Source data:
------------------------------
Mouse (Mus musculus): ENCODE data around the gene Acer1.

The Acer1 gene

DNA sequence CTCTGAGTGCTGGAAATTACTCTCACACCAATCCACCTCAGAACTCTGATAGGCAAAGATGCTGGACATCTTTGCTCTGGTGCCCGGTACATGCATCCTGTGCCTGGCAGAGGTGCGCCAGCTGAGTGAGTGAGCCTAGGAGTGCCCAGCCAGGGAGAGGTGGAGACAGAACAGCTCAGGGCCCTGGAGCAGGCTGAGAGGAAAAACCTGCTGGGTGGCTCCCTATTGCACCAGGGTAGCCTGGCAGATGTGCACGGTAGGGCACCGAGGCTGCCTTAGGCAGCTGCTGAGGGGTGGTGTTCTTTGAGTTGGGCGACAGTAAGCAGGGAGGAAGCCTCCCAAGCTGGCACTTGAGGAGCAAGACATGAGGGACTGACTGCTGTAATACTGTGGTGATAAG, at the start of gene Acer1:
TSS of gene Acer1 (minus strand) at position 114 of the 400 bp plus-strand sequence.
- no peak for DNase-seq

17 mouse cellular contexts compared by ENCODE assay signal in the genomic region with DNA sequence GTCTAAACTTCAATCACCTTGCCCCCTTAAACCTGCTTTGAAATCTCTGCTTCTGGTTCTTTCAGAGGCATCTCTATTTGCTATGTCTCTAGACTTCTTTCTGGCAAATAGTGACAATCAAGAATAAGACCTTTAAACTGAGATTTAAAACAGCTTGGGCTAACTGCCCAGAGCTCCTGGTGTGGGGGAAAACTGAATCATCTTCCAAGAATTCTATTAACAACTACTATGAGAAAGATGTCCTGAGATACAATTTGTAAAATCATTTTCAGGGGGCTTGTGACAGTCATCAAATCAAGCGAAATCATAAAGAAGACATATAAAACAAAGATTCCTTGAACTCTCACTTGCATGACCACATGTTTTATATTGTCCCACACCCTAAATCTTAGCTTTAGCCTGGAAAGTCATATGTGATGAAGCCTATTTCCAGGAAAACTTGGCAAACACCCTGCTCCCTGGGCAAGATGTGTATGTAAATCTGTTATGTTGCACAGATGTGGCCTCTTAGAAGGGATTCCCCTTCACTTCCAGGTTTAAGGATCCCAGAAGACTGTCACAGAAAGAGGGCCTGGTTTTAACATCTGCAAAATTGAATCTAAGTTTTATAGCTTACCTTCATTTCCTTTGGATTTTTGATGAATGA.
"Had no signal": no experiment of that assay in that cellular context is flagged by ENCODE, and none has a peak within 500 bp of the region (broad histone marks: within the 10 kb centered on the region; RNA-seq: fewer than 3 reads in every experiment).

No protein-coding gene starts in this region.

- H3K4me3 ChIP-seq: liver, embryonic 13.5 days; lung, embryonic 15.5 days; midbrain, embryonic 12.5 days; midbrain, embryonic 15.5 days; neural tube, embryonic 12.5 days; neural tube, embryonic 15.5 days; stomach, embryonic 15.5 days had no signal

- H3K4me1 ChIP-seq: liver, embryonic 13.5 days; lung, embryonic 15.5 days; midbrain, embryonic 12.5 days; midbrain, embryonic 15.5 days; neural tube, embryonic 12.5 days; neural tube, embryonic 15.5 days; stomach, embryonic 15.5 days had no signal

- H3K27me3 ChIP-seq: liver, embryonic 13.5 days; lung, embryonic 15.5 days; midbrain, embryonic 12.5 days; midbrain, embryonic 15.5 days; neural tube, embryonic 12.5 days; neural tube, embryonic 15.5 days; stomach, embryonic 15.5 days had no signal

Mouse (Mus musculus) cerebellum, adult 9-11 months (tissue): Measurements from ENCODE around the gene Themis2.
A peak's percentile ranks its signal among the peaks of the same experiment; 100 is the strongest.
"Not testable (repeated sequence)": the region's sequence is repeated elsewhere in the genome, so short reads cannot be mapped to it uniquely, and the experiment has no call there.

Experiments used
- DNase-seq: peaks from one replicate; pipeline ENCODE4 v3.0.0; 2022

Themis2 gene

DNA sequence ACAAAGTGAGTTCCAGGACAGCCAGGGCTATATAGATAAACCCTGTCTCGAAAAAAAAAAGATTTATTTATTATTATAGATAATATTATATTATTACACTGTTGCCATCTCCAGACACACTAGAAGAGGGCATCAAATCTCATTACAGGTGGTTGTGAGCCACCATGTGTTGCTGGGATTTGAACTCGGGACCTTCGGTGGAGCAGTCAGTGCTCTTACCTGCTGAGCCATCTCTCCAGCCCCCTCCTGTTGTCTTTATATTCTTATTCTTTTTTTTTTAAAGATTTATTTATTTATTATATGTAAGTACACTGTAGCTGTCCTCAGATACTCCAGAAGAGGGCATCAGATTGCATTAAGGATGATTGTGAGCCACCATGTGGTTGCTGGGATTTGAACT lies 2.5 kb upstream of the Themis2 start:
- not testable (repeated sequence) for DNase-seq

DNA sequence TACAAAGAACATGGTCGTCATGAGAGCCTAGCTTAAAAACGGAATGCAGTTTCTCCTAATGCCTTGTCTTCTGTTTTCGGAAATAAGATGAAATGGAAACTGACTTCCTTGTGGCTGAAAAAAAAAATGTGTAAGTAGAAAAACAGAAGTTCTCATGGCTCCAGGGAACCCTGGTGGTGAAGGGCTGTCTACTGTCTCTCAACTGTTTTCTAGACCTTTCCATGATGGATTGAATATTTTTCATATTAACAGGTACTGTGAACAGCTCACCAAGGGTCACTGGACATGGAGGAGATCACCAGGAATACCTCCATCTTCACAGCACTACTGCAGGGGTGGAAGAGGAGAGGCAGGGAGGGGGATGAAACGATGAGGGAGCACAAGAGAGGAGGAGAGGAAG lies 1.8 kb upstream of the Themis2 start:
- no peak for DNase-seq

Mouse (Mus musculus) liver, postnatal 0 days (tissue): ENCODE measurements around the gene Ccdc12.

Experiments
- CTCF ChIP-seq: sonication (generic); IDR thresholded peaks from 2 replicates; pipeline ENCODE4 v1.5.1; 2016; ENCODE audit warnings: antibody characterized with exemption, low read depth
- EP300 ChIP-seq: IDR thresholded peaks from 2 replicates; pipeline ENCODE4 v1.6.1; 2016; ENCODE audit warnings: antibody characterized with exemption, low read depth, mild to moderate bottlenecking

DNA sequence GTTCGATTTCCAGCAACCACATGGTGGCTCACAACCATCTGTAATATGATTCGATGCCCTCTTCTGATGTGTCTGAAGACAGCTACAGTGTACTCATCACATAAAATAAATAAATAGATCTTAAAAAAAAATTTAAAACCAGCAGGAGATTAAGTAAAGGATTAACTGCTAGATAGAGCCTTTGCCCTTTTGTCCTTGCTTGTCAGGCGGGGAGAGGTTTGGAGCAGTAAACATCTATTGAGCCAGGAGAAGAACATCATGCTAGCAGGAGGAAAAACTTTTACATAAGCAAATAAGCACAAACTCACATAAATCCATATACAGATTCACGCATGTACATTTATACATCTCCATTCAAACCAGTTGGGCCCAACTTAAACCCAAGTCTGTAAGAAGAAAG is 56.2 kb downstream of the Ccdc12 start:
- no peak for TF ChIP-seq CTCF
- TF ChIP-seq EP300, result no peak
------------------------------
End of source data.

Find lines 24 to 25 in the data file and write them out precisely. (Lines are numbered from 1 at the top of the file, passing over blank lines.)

- CTCF ChIP-seq: sonication (generic); IDR thresholded peaks from 2 replicates; pipeline ENCODE4 v1.5.1; 2016; ENCODE audit warnings: antibody characterized with exemption, low read depth
- EP300 ChIP-seq: IDR thresholded peaks from 2 replicates; pipeline ENCODE4 v1.6.1; 2016; ENCODE audit warnings: antibody characterized with exemption, low read depth, mild to moderate bottlenecking